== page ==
The Court went on to consider the facts in the case at bar, and in view of the contradictory evidence, chose to accept the applicant’s evidence that there was a community of interests in Acadie-Bathurst. It also noted that the Commission had accepted that there was a community of interests in Acadie-Bathurst and it was aware that the parity of the electoral power was not the only point to consider in drawing the electoral boundaries. The Commission had decided that a variance of 21 percent was simply too great.

As the basic test for determining whether a population has effective representation is the equality of suffrage, and a commission only infringes section 3 of the Charter if "reasonable persons applying the appropriate principles . . . could not have set the electoral boundaries as they exist,"Footnote 5 the Court concluded that the Commission had not infringed that section when it decided to transfer parishes from Acadie-Bathurst to the Miramichi riding, since the decision was "reasonable".

Compliance with section 15 of the Electoral Boundaries Readjustment Act

On this point, the Court first noted that under paragraphs 15(1)(a) and (b) of the Electoral Boundaries Readjustment Act, commissions must consider a reasonable departure from the electoral quota to respect a community of interests, the identity of an electoral district in a province, its historical pattern or . . . so that the surface area of districts in sparsely populated, rural or northern areas of the province are not too large. It also noted that under section 15(2) of the Electoral Boundaries Readjustment Act, a commission could consider a larger departure if a community of interests or geographic features warranted it.

The Court noted that the Commission had applied subsection 15(1) when it recognized that there were many rural areas in New Brunswick and a variance of 10 percent from the electoral quota was therefore reasonable. It was careful to note, however, that the evidence showed that the Commission had declined to consider whether subsection 15(2) was applicable to the Acadie-Bathurst electoral district, since the figures were the only reason given for adding parishes to the Miramichi electoral district.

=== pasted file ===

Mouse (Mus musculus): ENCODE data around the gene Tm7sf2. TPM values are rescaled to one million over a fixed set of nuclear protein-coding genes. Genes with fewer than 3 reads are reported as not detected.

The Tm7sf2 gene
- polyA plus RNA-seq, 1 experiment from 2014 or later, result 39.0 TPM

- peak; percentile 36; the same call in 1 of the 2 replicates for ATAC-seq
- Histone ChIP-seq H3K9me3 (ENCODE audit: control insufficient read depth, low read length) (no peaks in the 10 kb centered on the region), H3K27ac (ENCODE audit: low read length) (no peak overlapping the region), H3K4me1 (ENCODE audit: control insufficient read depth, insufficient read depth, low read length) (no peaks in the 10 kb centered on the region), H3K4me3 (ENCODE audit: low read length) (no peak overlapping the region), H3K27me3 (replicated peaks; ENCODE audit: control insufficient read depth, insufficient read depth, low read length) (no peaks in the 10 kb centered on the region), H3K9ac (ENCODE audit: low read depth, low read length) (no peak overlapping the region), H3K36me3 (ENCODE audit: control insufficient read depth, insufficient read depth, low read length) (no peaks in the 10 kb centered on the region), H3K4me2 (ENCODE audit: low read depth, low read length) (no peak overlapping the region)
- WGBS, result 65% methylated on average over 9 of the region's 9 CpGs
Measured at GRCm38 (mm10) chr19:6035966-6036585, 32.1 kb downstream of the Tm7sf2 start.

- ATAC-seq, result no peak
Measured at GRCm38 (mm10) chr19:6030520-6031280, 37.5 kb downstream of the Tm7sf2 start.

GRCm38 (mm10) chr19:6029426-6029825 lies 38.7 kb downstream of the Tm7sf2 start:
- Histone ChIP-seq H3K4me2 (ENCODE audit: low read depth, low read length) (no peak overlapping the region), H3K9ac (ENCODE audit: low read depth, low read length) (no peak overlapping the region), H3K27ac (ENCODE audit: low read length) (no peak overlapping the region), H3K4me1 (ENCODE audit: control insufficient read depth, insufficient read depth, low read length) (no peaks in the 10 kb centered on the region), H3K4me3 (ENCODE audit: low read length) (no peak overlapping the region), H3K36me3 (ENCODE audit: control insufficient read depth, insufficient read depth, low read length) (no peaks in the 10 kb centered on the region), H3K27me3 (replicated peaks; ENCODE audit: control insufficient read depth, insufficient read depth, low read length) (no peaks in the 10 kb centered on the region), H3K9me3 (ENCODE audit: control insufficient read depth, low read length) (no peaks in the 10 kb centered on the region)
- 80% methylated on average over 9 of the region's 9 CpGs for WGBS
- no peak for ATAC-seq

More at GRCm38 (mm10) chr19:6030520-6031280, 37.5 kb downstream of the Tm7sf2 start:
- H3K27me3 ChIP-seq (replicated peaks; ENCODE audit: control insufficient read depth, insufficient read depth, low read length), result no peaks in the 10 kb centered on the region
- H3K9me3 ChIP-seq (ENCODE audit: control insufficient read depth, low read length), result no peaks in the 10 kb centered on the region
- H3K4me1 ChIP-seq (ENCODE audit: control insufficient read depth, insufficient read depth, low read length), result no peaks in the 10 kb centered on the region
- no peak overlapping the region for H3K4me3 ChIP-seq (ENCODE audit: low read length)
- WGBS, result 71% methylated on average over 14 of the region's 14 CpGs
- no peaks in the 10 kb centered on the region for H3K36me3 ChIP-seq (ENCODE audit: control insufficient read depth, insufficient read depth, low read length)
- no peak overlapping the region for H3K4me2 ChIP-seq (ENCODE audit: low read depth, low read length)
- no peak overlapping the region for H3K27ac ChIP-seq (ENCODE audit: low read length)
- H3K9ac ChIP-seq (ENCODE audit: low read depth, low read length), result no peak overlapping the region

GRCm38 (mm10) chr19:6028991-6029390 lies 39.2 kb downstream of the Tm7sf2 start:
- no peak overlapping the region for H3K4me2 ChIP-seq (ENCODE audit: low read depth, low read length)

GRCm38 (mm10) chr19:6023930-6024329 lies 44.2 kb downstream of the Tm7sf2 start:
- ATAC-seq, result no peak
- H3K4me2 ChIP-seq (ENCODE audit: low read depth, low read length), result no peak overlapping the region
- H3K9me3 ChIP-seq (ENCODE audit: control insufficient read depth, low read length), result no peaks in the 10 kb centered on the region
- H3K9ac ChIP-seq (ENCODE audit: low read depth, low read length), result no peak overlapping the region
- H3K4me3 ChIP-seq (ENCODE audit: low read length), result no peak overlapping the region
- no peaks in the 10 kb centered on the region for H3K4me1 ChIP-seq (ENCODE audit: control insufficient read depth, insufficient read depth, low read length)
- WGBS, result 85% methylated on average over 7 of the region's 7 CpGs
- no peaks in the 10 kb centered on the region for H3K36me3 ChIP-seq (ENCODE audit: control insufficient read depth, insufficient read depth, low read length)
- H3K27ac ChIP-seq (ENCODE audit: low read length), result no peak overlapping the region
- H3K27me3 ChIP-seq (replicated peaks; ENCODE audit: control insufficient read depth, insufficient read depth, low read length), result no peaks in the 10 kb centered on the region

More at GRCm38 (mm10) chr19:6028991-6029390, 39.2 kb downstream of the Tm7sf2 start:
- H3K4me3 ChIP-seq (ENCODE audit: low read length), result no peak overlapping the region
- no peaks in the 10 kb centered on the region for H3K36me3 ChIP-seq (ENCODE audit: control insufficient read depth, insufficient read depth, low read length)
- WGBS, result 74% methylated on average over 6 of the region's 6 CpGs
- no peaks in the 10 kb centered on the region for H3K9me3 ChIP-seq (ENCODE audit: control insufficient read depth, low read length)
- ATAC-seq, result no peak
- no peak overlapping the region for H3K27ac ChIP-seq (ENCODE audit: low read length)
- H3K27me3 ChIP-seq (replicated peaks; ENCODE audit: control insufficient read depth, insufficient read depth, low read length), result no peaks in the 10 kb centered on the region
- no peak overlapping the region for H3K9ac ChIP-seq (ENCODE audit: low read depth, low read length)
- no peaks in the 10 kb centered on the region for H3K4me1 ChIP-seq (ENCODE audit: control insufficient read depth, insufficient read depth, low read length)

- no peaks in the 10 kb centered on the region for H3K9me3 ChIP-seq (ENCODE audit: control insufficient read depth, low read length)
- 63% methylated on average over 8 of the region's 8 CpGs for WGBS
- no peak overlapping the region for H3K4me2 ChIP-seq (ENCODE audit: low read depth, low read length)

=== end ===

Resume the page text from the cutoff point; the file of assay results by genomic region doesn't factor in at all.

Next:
Finally, it concluded that while the Commission had observed paragraphs 15(1)(a) and (b) of the Electoral Boundaries Readjustment Act, in considering that a variance of 10 percent from the electoral quota was reasonable, it had not gone on to the second stage, which was equally significant: it "did not consider whether it was desirable to allow a variance provided for in the Electoral Boundaries Readjustment Act to preserve a community of interest in an electoral district."Footnote 6 For these reasons, the Court concluded that the Commission had not complied with section 15 of the Electoral Boundaries Readjustment Act.

Compliance with Part VII of the OLA

Looking at the legal scope of this part of the OLA, the Court said it agreed with the position taken by the Commissioner of Official Languages, namely that section 42 of the OLA expressly commits federal institutions to implementing the federal government’s policy in section 41 of the OLA. The Court also said it agreed with the Commissioner’s argument that the Electoral Boundaries Readjustment Act and the OLA have similar goals, namely the obligation to take into account a community of interests, including a community of interests defined by the French language, and the commitment to enhance the vitality of Francophone minorities. Accordingly, the case did not raise any questions as to which of the two statutes took priority, since there was no inconsistency between the duties they imposed.